Monday, January 21st, 2019

R Relationships by Dr. Bill Austin
Family Meetings



FAMILY MEETINGS

 

Does this scenario sound familiar? It is time for the family to go to a friend's house for dinner. The husband is ready and is in the living room shouting to his wife, "Hurry up! We are going to be late." Where is his wife? She is in the children's bedroom getting the children ready by giving them a bath, dressing them, and combing their hair while all he had to do is to get himself ready. All the chores belong to mom!!!




Now, this is not how all men act, but in many homes the wife has to be responsible for coming up with a chore list and enforcing it. Often, when the husband suggests something fun to do, she has to be "the heavy" and say, "Not until all the chores are done." She looks like the one who doesn't want the family to have any fun. If this is not troublesome enough, the statement that gets to her is when the husband sounds like he is really helping by saying, "Come on, kids, let's help mom with the chores." The message to the children is that the chores and all the house tasks are mother's.

If everyone does his or her chores,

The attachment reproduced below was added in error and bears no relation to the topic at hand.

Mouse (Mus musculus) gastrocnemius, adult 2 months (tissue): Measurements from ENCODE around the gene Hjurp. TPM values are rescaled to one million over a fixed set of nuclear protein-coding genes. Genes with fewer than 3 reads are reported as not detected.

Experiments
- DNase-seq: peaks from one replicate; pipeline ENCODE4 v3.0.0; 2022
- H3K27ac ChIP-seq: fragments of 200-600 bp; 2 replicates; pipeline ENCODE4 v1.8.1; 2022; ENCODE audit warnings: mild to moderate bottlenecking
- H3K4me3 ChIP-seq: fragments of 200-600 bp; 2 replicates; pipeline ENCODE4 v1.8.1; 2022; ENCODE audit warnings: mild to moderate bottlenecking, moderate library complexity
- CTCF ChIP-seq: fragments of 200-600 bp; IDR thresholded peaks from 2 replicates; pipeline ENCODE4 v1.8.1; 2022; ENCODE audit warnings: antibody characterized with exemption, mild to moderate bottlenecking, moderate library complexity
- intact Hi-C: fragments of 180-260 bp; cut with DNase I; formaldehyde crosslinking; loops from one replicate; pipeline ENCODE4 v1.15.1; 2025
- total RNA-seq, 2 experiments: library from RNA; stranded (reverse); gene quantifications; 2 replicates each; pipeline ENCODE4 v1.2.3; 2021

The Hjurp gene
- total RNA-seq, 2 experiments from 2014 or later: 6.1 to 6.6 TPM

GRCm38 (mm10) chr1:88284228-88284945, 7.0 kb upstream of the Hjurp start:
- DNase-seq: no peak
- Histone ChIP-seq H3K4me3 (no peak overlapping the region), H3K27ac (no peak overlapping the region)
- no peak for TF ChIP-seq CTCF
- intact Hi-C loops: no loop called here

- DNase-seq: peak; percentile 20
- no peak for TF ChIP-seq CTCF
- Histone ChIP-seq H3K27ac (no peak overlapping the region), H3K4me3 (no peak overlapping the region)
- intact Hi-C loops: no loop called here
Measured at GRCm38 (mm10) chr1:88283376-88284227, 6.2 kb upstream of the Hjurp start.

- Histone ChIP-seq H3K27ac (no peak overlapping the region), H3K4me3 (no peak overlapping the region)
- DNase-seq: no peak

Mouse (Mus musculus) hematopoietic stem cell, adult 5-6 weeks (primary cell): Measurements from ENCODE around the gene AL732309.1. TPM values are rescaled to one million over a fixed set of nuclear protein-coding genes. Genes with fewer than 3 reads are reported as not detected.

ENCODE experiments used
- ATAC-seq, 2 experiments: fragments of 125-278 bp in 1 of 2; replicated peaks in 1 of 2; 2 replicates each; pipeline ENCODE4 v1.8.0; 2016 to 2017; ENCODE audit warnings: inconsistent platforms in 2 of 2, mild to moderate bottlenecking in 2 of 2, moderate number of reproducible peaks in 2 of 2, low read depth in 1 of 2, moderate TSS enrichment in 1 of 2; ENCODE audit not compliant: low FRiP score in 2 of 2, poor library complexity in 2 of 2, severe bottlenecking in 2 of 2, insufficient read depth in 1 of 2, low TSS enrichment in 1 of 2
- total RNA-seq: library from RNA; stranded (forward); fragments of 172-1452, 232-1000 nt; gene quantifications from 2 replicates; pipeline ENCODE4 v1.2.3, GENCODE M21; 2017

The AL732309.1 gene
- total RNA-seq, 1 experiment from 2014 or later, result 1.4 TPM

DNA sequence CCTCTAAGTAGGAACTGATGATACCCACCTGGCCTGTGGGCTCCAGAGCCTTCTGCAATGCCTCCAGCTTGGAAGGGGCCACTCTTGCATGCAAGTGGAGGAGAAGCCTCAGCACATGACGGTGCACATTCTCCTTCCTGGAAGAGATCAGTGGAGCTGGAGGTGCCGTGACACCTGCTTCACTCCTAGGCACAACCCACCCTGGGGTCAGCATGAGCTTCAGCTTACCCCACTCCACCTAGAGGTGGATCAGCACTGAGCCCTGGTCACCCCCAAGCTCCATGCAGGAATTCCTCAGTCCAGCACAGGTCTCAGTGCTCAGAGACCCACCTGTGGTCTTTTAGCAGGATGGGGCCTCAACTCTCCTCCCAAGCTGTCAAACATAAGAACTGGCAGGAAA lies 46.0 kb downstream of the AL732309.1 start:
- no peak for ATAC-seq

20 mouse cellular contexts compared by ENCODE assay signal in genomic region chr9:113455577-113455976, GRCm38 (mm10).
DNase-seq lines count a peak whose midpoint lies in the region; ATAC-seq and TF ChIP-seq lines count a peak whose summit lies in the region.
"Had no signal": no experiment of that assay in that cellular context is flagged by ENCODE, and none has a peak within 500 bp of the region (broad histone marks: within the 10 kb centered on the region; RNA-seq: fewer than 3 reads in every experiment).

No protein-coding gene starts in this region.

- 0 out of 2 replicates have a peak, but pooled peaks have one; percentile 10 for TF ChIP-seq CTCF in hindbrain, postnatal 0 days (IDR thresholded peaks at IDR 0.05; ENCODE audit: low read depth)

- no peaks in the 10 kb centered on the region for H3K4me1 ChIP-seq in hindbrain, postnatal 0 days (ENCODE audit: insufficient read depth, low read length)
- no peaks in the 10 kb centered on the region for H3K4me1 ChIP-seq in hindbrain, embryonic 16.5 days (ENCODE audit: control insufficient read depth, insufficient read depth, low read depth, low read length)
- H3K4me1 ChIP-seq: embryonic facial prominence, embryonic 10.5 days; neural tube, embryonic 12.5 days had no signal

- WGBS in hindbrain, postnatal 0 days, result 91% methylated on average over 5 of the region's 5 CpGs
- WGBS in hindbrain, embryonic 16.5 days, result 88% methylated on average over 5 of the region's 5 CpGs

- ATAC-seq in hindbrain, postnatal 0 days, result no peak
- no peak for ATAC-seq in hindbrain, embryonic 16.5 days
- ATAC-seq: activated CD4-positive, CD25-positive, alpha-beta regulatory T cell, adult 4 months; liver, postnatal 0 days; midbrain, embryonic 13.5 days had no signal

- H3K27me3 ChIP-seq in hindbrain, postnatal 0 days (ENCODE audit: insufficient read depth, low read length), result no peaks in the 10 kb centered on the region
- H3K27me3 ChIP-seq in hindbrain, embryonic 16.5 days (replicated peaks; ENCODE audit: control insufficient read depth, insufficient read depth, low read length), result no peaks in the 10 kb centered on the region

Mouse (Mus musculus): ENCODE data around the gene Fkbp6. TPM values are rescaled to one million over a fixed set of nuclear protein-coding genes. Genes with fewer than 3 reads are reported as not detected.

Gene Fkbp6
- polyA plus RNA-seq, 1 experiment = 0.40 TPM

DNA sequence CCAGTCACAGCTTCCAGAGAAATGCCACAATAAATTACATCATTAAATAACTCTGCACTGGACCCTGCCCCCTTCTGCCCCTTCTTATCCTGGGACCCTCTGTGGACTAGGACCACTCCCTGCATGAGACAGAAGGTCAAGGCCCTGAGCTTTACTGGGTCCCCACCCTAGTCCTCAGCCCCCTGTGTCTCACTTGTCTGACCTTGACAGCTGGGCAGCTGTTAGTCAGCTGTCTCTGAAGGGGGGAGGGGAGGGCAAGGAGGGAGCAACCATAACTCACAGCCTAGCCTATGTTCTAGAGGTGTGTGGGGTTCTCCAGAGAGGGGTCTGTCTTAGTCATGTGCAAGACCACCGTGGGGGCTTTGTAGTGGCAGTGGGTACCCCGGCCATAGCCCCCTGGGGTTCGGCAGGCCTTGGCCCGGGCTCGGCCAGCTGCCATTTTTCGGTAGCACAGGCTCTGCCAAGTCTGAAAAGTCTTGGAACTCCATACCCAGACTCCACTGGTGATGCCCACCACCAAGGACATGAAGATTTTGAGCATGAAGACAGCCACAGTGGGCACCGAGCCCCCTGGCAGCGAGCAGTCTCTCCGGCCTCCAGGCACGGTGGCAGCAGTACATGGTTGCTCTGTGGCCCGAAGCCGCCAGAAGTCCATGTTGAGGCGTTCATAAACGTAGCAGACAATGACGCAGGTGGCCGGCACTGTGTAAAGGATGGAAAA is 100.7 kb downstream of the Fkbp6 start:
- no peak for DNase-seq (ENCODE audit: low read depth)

what fun thing would each of you like for us to do as a family?

Family meetings can be a wonderful tool to spread the family chores or tasks to everyone in the home. At the family meeting the question is asked, "What does it take to run this family for a week?' Then each family member shares one task that needs to be done. The tasks can include loading and unloading the dishwasher, setting the table, preparing the dinner, etc. As each task is verbalized, it is written down followed by the next step, which is to ask who is going to do what and when.

So, the list is the "family list" rather than "mom's list." The next task is for each family member to pick their chores for the week. Then the family sets a deadline for the task to be completed. As a motivation piece, the question is asked, "If everyone does his or her chores, what fun thing would each of you like for us to do as a family?" A list is made, and after the chores are done the parents pick one of the fun things to implement. This feels more positive than making a penalty if the chores are not done.

Family meeting is a wonderful tool for bringing unity and structure to a blended family as well as to the traditional family. Since there are several models for family meetings, you may want to research some of the models to find one that fits your family.

Next month, we will continue with other family meetings activities as well as how to set up the family meetings.





Dr. William E. Austin is a licensed psychotherapist and holds a Doctor of Divinity degree. He is a therapist with Tidewater Pastoral Counseling Services . He is well known for his warmth and sense of humor. His book, Creating Our Safe Place - Articles on Healthy Relationships, can be purchased through www.amazon.com.

Tidewater Pastoral Counseling: 623-2700